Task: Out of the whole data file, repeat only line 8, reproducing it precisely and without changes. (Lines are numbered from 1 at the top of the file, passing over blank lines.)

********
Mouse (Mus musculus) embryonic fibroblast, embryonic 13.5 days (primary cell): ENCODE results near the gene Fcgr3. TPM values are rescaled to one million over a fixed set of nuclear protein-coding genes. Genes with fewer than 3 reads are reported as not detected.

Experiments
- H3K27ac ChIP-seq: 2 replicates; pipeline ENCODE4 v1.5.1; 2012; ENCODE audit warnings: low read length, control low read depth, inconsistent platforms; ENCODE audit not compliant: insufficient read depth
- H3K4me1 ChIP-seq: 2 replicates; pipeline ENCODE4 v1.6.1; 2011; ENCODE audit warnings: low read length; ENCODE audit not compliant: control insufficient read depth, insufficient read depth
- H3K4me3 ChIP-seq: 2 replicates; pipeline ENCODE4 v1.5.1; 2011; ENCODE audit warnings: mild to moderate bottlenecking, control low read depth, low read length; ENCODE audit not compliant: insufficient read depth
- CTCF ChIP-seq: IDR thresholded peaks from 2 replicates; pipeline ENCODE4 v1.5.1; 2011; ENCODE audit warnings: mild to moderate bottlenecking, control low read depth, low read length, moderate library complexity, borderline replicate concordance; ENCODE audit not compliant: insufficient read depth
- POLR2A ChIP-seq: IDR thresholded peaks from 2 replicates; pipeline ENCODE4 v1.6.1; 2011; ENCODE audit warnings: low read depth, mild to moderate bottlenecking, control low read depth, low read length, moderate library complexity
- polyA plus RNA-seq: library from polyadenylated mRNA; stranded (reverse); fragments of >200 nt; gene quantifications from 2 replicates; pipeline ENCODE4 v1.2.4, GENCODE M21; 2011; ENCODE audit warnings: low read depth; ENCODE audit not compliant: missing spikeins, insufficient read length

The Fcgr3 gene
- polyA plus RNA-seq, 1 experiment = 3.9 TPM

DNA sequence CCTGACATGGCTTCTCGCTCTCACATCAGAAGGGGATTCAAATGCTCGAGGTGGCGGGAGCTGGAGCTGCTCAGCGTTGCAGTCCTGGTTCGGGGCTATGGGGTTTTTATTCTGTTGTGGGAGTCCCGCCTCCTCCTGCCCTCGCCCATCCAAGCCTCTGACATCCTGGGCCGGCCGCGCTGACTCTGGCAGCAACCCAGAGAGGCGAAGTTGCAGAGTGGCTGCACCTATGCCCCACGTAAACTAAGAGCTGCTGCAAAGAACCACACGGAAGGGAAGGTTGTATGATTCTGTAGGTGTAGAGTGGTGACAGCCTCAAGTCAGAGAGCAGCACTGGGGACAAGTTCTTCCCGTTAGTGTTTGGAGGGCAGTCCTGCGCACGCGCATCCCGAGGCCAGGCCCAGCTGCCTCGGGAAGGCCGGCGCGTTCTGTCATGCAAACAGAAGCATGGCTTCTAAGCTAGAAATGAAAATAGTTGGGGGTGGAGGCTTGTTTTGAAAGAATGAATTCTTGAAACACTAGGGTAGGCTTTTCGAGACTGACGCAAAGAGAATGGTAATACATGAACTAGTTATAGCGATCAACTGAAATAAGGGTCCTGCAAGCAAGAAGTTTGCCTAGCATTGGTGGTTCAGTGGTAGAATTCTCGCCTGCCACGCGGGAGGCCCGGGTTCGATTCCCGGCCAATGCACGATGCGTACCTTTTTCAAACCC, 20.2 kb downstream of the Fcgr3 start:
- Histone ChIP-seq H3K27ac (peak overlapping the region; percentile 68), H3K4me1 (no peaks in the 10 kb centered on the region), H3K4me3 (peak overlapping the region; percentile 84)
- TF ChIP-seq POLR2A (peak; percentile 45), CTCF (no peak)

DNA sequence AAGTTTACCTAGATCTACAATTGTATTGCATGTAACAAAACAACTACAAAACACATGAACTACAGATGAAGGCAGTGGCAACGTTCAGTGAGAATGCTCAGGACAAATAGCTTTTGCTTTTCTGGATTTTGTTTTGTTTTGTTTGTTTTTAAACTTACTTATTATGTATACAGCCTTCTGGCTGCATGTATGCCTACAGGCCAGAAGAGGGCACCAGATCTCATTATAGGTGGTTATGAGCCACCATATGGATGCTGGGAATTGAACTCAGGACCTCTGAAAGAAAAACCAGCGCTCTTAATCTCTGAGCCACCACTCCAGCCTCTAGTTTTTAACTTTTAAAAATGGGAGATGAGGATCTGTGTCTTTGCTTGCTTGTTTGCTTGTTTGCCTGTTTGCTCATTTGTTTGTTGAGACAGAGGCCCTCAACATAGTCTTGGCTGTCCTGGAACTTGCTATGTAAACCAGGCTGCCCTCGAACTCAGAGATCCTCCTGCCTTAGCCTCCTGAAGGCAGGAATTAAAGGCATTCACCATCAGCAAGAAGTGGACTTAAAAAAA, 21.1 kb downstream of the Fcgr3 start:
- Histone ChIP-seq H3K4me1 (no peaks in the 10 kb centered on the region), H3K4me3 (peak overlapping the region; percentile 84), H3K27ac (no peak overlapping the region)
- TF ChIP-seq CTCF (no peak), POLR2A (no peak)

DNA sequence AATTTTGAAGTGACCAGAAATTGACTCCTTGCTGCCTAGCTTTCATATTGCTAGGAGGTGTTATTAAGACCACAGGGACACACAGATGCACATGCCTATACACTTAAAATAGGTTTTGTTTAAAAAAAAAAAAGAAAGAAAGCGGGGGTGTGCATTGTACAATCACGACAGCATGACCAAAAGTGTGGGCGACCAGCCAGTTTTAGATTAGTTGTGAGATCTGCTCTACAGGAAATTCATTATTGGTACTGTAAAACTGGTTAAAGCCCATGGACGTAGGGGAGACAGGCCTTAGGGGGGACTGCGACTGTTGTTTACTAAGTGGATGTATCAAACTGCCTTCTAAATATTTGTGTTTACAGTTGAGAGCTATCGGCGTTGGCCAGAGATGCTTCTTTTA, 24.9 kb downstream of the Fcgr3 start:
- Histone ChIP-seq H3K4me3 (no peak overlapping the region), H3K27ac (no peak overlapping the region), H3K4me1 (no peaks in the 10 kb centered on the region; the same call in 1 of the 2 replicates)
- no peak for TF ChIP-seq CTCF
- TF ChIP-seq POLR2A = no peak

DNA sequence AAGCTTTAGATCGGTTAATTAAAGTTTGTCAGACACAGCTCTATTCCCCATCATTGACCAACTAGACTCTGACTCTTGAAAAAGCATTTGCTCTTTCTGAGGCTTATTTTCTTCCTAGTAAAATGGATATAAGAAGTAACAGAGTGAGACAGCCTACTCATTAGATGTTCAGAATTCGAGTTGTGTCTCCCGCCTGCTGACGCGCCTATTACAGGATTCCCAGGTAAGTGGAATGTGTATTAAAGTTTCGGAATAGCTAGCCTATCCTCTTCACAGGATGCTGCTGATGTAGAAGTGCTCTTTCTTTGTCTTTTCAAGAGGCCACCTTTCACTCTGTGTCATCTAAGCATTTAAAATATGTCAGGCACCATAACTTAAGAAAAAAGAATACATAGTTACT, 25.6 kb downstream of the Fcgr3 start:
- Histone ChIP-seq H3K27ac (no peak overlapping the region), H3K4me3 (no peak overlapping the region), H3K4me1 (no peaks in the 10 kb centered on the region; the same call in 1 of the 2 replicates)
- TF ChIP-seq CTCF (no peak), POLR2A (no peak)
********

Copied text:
- polyA plus RNA-seq: library from polyadenylated mRNA; stranded (reverse); fragments of >200 nt; gene quantifications from 2 replicates; pipeline ENCODE4 v1.2.4, GENCODE M21; 2011; ENCODE audit warnings: low read depth; ENCODE audit not compliant: missing spikeins, insufficient read length